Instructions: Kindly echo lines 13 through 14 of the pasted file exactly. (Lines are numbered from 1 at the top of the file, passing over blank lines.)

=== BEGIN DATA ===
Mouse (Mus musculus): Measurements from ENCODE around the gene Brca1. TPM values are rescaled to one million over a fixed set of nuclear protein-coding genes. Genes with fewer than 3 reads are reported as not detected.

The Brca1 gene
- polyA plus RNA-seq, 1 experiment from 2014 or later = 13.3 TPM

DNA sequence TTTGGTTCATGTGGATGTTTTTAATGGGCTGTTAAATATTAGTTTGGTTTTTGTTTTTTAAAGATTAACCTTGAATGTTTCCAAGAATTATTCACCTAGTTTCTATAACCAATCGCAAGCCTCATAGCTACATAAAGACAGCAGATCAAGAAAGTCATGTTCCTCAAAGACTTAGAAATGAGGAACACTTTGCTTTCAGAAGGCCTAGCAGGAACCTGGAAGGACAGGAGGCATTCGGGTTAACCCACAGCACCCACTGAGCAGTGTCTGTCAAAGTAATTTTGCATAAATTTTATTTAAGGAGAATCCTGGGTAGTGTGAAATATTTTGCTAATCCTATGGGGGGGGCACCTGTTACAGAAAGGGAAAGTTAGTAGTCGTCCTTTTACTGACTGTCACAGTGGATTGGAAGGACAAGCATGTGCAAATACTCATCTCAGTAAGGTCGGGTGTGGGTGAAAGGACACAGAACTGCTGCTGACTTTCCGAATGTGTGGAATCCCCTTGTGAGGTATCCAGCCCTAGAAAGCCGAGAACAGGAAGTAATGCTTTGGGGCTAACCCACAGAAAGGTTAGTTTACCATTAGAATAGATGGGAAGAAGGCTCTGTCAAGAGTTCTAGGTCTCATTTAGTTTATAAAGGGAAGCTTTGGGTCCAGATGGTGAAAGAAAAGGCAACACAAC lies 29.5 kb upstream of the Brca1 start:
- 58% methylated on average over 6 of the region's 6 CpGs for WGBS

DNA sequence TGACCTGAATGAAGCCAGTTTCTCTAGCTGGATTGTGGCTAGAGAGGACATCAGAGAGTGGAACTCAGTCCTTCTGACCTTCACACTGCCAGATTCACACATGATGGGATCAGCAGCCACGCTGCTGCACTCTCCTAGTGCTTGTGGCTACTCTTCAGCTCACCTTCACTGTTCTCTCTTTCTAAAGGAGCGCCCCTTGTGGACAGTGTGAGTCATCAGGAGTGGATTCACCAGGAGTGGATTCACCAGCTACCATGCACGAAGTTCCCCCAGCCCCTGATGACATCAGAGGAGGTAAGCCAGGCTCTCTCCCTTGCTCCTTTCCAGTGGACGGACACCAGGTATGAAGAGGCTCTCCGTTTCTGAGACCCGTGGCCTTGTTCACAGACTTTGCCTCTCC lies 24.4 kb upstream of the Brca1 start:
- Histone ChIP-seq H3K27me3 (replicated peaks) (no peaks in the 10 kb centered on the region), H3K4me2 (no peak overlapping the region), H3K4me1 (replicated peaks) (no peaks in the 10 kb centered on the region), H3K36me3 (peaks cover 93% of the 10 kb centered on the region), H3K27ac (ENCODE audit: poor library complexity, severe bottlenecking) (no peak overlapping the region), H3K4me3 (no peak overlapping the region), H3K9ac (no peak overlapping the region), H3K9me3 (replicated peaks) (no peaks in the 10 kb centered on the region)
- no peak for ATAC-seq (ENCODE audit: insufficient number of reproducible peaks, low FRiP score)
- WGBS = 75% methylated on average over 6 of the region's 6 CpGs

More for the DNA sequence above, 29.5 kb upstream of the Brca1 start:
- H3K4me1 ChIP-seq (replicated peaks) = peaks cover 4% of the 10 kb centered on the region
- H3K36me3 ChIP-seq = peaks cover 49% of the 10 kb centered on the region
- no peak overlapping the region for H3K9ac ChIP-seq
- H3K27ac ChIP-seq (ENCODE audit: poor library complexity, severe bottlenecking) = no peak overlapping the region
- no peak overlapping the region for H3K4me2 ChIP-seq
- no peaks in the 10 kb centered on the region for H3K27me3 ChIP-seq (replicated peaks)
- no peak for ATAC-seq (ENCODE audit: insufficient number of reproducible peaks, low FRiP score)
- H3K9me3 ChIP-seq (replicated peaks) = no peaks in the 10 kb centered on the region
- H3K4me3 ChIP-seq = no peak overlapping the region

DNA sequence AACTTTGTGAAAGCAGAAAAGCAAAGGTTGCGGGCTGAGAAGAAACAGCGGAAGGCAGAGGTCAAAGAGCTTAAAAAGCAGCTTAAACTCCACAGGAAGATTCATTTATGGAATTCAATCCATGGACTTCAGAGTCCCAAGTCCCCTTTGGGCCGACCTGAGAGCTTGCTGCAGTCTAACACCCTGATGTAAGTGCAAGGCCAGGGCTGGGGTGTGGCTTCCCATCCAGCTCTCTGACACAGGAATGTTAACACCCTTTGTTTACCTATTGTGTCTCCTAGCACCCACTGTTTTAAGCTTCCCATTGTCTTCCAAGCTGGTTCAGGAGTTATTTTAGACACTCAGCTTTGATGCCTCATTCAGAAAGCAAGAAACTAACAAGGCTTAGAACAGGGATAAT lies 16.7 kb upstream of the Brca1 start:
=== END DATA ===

- no peak overlapping the region for H3K9ac ChIP-seq
- H3K27ac ChIP-seq (ENCODE audit: poor library complexity, severe bottlenecking) = no peak overlapping the region